d = degrees.shuffle.tick
  with_fx :reverb, room: 0.75, mix: 1 do
    7.times do
      play (arpeggio_from_degree [:c3, :c4].choose, :shang, d.to_i, 7).tick(:n), amp: rrand(0.25,1)
      sleep 0.125
    end
  end
end

And thanks for posting your other code. This looks interesting and I am looking foward to listen to some music where you are using this!

#6

The Sonic Pi scale definition actually includes degree symbols up to :xii, but then only looks them up in a single-octave scale, so maybe this is an oversight in the code? Maybe @samaaron would consider a PR to extend it in the next release.

EDIT: I just realised that the symbols up to :xii are needed for a single octave of the chromatic scale, so maybe it wasn’t an oversight after all. But the point remains that Sam might be open to extending this in a future release.

1 Like
#7

Happy to consider extensions to the behaviour. What’s your suggestion? :slight_smile:

#8

I think it would make sense to support degrees larger than an octave (such as a thirteenth).

It might also be useful to support augmented and diminished intervals (maybe by prefixing the symbol with an a or a d?) to add or subtract a semitone from the note (obviously that wouldn’t work with numeric degrees, but we could allow strings like "d5" as well as :dv for diminished 5th).

I’d be happy to put together a pull request if that sounds reasonable.

#9

How does this look @samaaron?

#10

Have you tried the chord_degree function? If you use this with .tick, .choose and other ring chains, you can arpeggiate through different chords. This function does include an argument which allows you to add extensions.

c = (chord_degree, 1, :a3, :major, 5) # The last argument determines how many notes in the chord.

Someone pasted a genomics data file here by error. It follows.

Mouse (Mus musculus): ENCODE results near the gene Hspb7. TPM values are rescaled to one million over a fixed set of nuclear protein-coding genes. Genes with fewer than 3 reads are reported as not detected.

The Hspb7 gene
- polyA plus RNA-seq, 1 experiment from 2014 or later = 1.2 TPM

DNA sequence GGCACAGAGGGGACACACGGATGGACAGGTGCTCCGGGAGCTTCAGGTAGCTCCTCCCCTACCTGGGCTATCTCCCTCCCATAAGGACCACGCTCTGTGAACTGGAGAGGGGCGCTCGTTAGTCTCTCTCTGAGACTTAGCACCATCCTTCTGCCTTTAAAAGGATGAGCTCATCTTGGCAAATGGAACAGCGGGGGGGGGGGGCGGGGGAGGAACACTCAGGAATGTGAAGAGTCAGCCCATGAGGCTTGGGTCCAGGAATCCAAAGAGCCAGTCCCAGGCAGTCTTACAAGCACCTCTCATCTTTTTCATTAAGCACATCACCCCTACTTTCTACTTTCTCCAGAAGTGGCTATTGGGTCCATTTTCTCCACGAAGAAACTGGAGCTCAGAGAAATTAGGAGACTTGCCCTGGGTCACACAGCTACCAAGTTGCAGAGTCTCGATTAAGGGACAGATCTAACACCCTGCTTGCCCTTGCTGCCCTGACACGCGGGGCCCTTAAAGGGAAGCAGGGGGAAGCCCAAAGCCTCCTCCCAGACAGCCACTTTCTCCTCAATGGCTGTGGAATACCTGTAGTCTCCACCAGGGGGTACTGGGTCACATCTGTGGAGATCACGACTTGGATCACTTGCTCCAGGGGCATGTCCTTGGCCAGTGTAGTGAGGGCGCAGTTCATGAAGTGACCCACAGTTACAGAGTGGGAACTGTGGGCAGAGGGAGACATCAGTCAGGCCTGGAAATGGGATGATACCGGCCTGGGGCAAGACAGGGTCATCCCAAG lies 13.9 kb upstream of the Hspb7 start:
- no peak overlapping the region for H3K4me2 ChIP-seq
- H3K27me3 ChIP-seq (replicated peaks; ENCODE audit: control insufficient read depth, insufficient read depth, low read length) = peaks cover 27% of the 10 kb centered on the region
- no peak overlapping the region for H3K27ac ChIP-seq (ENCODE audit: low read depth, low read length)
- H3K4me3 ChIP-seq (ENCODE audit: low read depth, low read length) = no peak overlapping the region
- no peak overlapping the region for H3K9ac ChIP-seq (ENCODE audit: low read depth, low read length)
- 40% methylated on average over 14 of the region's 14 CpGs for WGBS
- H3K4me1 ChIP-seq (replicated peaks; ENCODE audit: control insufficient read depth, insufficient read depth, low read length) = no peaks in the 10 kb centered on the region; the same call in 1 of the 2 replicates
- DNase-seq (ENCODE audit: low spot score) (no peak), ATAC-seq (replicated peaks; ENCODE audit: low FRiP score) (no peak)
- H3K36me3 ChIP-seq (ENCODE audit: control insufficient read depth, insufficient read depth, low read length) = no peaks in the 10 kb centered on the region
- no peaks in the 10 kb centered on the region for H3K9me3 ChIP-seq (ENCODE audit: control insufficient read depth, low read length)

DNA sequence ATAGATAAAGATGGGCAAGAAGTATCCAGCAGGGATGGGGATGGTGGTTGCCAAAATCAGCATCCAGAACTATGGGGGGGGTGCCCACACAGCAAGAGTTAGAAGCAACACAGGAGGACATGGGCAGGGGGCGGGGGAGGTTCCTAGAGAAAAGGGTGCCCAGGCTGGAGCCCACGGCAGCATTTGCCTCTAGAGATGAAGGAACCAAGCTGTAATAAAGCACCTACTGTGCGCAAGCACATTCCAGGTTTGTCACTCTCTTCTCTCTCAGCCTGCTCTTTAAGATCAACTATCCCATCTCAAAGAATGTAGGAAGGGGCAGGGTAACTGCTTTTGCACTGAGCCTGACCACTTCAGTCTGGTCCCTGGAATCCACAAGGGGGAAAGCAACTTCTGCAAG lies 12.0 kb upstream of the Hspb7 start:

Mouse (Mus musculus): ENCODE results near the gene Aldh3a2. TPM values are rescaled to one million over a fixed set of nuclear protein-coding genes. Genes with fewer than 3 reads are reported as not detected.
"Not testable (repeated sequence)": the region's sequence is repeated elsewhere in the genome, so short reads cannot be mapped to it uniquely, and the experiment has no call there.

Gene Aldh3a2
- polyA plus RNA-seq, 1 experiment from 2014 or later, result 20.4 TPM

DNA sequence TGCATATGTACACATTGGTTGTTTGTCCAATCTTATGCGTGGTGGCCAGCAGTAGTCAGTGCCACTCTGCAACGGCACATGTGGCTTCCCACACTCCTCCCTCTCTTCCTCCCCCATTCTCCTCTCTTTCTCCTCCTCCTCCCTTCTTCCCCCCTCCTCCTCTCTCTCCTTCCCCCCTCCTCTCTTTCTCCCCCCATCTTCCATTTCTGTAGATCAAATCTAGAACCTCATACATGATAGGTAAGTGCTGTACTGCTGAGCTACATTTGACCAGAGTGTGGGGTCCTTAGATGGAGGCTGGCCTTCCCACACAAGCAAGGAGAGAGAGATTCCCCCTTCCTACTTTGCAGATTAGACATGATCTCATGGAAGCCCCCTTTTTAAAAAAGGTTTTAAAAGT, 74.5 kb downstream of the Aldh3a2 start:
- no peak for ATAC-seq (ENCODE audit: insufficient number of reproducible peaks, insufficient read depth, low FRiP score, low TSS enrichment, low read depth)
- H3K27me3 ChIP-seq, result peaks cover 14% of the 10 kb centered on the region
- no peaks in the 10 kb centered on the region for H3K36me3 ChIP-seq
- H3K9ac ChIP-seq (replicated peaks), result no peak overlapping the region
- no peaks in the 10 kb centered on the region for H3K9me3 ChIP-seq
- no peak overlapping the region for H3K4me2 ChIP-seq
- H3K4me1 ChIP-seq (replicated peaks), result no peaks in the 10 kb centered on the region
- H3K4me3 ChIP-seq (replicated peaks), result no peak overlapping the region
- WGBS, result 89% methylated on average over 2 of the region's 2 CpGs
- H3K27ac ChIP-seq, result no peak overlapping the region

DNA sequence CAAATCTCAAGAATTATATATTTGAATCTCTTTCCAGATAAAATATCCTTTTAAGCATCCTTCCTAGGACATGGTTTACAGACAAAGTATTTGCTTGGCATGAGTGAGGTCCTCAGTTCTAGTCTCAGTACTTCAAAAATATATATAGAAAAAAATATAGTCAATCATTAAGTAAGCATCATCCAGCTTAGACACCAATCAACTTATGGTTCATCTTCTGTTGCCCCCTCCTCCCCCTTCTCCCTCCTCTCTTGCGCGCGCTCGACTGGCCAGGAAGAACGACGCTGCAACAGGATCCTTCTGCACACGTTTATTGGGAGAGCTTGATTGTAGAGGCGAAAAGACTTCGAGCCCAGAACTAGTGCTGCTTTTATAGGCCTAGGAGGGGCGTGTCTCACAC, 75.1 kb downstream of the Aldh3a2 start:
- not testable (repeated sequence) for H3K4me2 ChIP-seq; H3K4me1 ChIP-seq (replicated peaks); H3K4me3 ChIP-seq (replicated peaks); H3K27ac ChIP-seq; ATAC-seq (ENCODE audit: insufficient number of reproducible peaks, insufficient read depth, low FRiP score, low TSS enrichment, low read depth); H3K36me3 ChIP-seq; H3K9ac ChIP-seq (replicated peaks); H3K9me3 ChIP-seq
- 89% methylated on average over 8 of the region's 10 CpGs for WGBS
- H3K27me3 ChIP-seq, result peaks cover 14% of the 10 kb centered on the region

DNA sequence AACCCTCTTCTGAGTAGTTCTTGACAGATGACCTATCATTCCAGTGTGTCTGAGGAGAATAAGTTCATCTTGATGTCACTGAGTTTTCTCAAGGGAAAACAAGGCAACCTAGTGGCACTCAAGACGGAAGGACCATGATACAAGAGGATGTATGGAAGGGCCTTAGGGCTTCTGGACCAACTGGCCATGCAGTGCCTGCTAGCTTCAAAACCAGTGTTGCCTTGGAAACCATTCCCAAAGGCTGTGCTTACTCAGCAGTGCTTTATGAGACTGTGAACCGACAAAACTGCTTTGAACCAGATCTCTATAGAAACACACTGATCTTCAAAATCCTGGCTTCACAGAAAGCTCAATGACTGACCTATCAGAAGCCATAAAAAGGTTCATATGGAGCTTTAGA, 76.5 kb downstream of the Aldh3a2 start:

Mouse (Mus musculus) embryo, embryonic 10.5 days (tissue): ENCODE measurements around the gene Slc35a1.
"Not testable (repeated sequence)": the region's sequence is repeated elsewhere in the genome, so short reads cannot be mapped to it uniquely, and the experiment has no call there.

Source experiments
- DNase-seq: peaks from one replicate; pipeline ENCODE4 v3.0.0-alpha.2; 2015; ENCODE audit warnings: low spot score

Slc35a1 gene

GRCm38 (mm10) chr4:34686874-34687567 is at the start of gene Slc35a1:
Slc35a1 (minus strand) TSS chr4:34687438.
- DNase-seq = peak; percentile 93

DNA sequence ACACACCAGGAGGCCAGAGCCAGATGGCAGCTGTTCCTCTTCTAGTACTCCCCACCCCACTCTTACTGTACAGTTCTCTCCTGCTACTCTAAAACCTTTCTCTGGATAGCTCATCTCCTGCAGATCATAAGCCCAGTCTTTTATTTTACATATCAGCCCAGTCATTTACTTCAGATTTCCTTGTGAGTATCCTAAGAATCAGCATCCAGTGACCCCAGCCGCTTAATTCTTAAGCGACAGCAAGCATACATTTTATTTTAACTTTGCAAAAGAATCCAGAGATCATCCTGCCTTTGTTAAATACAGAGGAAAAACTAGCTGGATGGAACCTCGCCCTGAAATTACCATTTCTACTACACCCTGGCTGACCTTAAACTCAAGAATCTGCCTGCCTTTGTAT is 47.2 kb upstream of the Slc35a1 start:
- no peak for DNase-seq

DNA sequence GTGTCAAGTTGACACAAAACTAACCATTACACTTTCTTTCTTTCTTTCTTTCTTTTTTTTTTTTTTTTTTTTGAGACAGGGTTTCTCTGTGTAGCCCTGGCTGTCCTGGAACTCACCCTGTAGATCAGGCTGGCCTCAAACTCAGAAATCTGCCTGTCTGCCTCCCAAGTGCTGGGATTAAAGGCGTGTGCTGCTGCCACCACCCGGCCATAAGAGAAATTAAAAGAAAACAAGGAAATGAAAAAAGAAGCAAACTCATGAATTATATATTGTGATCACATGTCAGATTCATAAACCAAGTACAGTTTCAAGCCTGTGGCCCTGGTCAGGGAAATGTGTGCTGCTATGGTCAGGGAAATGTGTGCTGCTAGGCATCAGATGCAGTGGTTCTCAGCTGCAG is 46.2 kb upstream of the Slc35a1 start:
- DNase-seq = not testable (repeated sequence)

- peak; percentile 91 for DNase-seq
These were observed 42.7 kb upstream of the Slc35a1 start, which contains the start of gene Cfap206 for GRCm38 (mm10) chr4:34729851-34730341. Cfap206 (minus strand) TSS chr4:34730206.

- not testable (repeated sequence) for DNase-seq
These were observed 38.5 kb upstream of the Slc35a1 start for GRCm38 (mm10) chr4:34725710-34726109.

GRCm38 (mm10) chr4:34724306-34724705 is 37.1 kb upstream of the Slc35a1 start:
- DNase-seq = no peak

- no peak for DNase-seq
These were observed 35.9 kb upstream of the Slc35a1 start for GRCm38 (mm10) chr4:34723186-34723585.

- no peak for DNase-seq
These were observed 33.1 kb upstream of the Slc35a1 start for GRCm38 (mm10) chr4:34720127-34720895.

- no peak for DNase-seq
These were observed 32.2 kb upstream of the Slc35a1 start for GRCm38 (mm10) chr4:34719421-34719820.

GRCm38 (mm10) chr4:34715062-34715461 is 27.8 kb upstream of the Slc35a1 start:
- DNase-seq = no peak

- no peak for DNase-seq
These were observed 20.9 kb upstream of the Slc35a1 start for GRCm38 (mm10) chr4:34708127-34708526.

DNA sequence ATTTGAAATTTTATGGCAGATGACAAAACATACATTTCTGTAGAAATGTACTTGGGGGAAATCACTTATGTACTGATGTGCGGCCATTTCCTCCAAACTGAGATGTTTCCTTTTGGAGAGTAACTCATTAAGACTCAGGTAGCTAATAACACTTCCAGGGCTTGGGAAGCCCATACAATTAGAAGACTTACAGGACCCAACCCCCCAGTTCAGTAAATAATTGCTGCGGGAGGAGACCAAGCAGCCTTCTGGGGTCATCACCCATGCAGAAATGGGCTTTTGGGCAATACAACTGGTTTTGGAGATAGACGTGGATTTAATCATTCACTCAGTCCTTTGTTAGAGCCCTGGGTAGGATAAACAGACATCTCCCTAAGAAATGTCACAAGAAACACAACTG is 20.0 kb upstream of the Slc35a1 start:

# 5 includes the 9th, 6 includes 9th & 11th, 7 includes 9th, 1tth & 13th
                                      # I supposed you could use chains to drop a value or play diff patterns

live_loop :cord do
  c.length.times do
    play c.tick # arppegiates a major chord 1, 3, 5, 7, 9
    sleep 1
  end
end

Admittedly, I haven’t dug too deep into the code examples posted in this thread so I could be way off. But based on the code in your first post, you could do something similar in terms of changing the tonic, scale and degree with the chord_degree function as well as having the option for extensions.

1 Like
#11

I originally approached this using the chord_degree function. The problem is, I like to make arpeggiator patterns that don’t necessarily stick within the chord, like 1, 3, 5, 6, 5, 3 or something like that. That’s what led me to using degree instead.

#12

My PR was just merged :smiley: so the next Sonic Pi release will have an expanded degree function that supports intervals over one octave, as well as augmented/diminished intervals.

2 Likes
#13

@emlyn - thank-you again for your fab work :slight_smile:

#14

@samaaron thank YOU for making it possible! Sonic Pi is an awesome piece of software and it feels great to be able to do a little bit to make it even better :smiley:

2 Likes
#15

Just trying this out. Very nice and useful for doing chord progressions.
I also like your improved piano synth also in 3.2dev. Playing with a honky tonk piano generated using its micro tuning capability . Thanks a lot.

3 Likes